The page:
FOR IMMEDIATE RELEASE
November 22, 2011
NEWARK, N.J. – Federal agents today arrested two former union officers from separate New Jersey labor unions based on criminal Complaints charging both officers with unlawfully taking bribes, U.S. Attorney Paul J. Fishman announced.
James J. Kearney Sr., 75, of Belleville, N.J., former business manager and an employee of Local 45 of the International Association of Bridge, Structural, Ornamental and Reinforcing Ironworkers; and Patrick Viola, 47, of Edgewater, N.J., former business manager and an employee of Local 592 of the Laborers’ International Union of North America, were each charged by Complaint with soliciting and accepting bribes.
They are scheduled to make their initial appearances before U.S. Magistrate Judge Patty Shwartz in Newark federal court later today.
According to the criminal Complaints filed in these cases:
U.S. v. Kearney
Under federal law, Kearney, as the business manager of Local 45, occupied a position of trust in relation to the union and its members as a group. Local 45, headquartered in Jersey City, N.J., represents and seeks to represent ironworkers.
On Aug. 1, 2011, Kearney, while business manager of Local 45, met with a witness who is cooperating with the government (the “CW”) who was a representative of a construction company in New Jersey. The company employed ironworkers at various construction projects in New Jersey, including Hudson County. During this consensual, recorded meeting (audio and video), the CW asked about using non-union ironworkers at an upcoming construction project in Hudson County. The CW also said he would be willing to buy “union books” for his employees. A union book is proof of a worker’s admission into and membership in a union, and the book is property of the issuing local. Kearney said he would inquire about obtaining books for the CW’s employee, but the books would need to come from another ironworkers’ local, not Local 45. Kearney entered the CW’s car, and the CW gave Kearney approximately $3,000 in cash, saying the money was “good will” for the upcoming construction project in Hudson County, where the company sought to use non-union ironworkers.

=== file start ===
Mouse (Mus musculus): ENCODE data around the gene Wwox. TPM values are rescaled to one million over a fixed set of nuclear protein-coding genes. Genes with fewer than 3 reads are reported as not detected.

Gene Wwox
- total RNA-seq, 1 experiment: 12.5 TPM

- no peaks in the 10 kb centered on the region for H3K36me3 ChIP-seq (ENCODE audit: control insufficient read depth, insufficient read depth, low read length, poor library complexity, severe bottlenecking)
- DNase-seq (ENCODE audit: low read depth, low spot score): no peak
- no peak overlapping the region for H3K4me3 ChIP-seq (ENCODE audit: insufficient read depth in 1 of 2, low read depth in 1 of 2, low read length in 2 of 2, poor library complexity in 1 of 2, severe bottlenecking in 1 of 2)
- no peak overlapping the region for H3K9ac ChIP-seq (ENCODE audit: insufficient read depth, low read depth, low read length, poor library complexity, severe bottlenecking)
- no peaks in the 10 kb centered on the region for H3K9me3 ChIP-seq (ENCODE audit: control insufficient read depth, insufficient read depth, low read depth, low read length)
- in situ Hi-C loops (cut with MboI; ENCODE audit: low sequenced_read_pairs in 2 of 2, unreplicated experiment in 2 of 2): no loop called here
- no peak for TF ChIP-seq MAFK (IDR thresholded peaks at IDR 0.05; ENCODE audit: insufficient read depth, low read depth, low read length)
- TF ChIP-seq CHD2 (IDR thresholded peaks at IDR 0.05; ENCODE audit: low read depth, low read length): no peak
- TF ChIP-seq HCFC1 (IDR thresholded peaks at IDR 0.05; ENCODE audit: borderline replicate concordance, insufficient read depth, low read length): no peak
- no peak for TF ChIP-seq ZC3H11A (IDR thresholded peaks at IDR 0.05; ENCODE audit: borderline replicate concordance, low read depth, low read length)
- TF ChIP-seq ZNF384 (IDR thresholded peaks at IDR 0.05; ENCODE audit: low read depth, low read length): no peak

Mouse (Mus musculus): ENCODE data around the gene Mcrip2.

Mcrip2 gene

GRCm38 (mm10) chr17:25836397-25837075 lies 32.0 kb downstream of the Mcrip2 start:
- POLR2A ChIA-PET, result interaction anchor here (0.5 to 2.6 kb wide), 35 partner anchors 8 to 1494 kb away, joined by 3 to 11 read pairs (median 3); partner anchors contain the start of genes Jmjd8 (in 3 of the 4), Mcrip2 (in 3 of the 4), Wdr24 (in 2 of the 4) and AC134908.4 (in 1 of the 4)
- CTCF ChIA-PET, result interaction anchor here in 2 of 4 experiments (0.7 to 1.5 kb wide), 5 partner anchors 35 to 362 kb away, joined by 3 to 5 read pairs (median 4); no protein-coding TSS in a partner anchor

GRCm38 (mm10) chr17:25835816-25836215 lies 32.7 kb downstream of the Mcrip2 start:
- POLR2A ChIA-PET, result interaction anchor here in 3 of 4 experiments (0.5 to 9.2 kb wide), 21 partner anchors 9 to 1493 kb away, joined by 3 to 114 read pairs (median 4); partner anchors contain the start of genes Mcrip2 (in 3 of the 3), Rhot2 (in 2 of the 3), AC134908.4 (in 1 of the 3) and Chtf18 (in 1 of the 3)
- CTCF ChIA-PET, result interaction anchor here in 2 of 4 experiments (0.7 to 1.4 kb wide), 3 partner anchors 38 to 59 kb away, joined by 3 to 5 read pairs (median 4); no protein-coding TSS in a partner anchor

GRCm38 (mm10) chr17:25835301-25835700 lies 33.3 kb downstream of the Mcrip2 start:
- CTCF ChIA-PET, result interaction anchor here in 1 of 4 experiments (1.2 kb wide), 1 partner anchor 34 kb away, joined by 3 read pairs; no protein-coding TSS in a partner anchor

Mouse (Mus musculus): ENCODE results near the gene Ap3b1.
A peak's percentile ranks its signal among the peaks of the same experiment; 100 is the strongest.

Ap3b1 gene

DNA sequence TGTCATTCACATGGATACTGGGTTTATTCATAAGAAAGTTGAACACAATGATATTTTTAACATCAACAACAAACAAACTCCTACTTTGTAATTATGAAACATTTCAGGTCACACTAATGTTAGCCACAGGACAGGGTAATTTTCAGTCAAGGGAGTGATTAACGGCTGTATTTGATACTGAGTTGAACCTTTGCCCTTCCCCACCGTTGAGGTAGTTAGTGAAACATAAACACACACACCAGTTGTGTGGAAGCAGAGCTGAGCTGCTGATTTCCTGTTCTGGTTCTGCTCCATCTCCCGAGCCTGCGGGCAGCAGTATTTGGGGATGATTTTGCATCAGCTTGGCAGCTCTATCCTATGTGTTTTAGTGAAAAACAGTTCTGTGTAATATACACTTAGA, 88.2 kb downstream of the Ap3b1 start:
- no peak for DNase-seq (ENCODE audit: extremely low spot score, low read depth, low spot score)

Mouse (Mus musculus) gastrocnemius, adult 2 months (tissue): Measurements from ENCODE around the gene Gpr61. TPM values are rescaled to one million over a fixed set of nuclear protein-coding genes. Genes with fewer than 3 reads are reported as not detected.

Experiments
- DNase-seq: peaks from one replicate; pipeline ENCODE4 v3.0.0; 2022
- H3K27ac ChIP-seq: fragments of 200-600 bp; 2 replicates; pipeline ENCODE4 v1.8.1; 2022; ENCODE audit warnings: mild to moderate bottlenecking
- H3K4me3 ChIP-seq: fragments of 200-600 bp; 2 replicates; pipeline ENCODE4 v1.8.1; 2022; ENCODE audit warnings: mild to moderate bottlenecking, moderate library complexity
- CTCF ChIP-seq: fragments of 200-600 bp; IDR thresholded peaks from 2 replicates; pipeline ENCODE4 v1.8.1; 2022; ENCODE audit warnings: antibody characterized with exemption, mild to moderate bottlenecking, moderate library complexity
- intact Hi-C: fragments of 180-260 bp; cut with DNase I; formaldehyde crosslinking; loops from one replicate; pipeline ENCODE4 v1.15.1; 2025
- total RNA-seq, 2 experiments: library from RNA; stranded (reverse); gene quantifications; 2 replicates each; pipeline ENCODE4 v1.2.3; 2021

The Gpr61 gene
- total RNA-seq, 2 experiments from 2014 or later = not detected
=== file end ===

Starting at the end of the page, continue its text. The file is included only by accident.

On Aug. 22, 2011, the CW met Kearney in Jersey City at a coffee shop near Local 45’s union hall. During this meeting, Kearney said he could obtain union books for some employees of the construction company; however, the books would not come from Local 45. Kearney advised the CW it would cost approximately $5,000 for each union book, plus the required initiation and dues fees of approximately $728 per book. Kearney also told the CW he could “never say it [the books] came from me . . . please.” Kearney said the $5,000 payment per book “had nothing to do with” the $728 per worker initiation and dues fees. Kearney also advised that he needed the personal identifying information of the individuals who would be receiving the union books and wrote a note, provided to CW containing the following: “Name, address, Soc Sec [social security number], D.O.B. and check $728.00 each.”
On Aug. 31, 2011, the CW met Kearney in Local 45’s union hall. During this recorded meeting, the CW provided Kearney with the personal identifying information of two purported construction company employees. These identities, however, belonged to two undercover federal law enforcement officers. The CW also gave Kearney two blank U.S. Postal money orders, each in the amount of $728. When he inquired about the next step in the process, Kearney replied, in substance and in part, “you know what it is . . . cash.” The CW then handed Kearney $10,000 in cash ($5,000 for each book), and Kearney placed the cash in his desk drawer.